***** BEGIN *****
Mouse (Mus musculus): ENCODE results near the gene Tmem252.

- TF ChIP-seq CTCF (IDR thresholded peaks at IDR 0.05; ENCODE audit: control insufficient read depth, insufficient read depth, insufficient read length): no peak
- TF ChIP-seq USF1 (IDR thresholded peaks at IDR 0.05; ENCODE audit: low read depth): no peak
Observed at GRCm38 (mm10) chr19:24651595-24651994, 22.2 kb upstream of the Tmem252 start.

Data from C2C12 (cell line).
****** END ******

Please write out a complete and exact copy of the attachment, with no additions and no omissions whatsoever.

Mouse (Mus musculus): ENCODE results near the gene Tmem252.

- TF ChIP-seq CTCF (IDR thresholded peaks at IDR 0.05; ENCODE audit: control insufficient read depth, insufficient read depth, insufficient read length): no peak
- TF ChIP-seq USF1 (IDR thresholded peaks at IDR 0.05; ENCODE audit: low read depth): no peak
Observed at GRCm38 (mm10) chr19:24651595-24651994, 22.2 kb upstream of the Tmem252 start.

Data from C2C12 (cell line).